When his friend Terry Wilson (left) lost a subsidy for a bus pass last year, Matt Spurway (right), coordinated an online fundraising campaign raising enough to buy him a year’s supply. Terry is one of many who rely on public transit for basic, everyday transportation needs.
When his friend Terry Wilson (left) lost a subsidy for a bus pass last year, Matt Spurway (right), coordinated an online fundraising campaign raising enough to buy him a year’s supply. Terry is one of many who rely on public transit for basic, everyday transportation needs.

You will, I hope, be happy to know that 717 people in this city who make less than $33,000 a year were able to purchase a bus pass at a discount this September. Some of those 717 people are newly able to afford a pass to help them get to work, school, the grocery store, their best friend’s house or wherever it is they need to go. Others, who may have forked over the full price of a pass anyway, will be left with an extra $39 to spend on other basic needs this month. Either way, it can only do this city good.

That’s the good news: we have a Low Income Transit Pass program, and it is helping 717 people this month.

The bad news is we have chosen to leave out another 137 people (and probably more) who technically qualify for the Low Income Transit Pass (LITP) program, but will not be able to buy discounted passes this year. The LITP program, unlike other pass incentive programs run by Halifax Transit, has a participation cap.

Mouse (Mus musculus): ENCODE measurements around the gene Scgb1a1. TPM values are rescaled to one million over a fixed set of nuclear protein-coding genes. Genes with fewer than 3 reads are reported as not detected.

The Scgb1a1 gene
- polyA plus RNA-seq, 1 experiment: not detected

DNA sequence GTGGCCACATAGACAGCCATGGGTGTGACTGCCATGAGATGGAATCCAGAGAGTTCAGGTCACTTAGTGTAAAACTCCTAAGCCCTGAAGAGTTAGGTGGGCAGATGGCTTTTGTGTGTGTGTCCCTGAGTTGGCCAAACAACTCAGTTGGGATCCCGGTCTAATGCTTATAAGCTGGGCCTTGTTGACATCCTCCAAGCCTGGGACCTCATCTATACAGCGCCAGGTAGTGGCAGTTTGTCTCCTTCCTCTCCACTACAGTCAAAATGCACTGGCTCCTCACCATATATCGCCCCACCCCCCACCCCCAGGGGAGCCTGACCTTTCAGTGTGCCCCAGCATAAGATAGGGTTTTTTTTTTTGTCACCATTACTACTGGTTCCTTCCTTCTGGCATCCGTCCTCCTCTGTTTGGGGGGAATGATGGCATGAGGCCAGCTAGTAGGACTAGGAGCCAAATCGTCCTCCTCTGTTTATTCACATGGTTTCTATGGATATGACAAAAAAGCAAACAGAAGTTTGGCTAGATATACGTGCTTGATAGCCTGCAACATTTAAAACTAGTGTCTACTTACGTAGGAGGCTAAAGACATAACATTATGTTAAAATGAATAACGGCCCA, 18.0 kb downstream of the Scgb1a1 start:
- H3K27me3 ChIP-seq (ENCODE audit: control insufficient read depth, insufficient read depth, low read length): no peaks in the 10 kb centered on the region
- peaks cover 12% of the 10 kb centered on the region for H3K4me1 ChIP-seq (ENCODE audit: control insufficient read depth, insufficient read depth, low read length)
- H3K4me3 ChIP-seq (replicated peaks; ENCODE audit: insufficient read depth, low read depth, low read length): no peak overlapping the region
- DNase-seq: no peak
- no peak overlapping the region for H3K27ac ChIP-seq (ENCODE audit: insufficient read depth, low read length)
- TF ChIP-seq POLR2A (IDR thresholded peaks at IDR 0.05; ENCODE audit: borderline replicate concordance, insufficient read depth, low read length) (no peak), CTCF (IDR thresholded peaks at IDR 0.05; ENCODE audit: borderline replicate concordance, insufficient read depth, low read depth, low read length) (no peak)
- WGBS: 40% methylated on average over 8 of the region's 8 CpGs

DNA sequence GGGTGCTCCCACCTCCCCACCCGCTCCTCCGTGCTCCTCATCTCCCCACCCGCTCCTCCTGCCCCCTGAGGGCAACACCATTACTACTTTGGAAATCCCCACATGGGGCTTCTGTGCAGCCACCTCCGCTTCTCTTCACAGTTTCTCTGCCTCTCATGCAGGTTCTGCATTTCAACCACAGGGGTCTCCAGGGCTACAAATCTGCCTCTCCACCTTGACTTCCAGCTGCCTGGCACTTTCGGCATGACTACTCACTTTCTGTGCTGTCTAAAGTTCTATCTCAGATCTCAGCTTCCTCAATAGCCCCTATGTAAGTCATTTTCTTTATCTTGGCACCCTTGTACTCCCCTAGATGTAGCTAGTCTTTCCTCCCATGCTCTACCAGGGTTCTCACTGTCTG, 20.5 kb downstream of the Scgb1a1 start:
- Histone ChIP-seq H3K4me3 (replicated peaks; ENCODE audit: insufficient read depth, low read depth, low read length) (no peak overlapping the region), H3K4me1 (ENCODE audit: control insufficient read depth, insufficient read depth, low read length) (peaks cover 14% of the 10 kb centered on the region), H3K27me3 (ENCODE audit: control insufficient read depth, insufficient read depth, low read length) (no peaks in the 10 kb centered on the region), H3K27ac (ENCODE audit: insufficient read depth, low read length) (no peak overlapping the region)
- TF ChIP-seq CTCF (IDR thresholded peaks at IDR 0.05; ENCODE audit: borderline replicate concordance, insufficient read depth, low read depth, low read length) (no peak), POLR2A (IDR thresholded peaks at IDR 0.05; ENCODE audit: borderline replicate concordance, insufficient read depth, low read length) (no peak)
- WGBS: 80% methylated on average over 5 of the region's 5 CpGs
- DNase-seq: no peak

Some time in the four years it took to get this program officially adopted, city staff and council decided that only 1,000 people can qualify for discounted passes at a time. (Once you qualify, you don’t necessarily buy a pass every month. Even at $39, a monthly transit pass is a considered purchase for anyone with a low income.)

This month, that participation cap means 137 people are on a waiting list, and will remain there until someone in the program cannot afford to buy a pass for six consecutive months, getting themselves officially kicked out.

It’s needlessly complicated, and it’s unfair.

Full disclosure: I know one of the people on the LITP waiting list. I don’t know her well, mind you. She is not me or a member of my family. But I do know that she had hoped to go to an adult education class three times a week this year. Unfortunately she didn’t get her application submitted before 1,000 others did (applications opened May 8 and the program was full by July 19), and so will forego the classes that would have required her to travel more often by transit.

I gotta ask: Why on earth would Halifax Transit not want to accept $39 a month from this person? Her income is less than $33,000. (She’s proven it!) She does not drive or own a car. Her alternative is not to just fork out the $78 for a regular pass, rather it is to buy as many bus tickets as she feels she can afford and budget her transportation accordingly. And if that means foregoing opportunities like adult ed classes, then so be it.

It’s wrong. And we can do better.

Other pass programs go capless

There are well upwards of 25,000 students in this city who partake in the UPass program, a bulk-purchase contract with student unions whereby all full time students (whether they like it or not) purchase school year bus passes for extreme discounts. There is no cap on the UPass program, though to be fair, the natural cap is the number of full-time students paying fees to their local student union in a given year.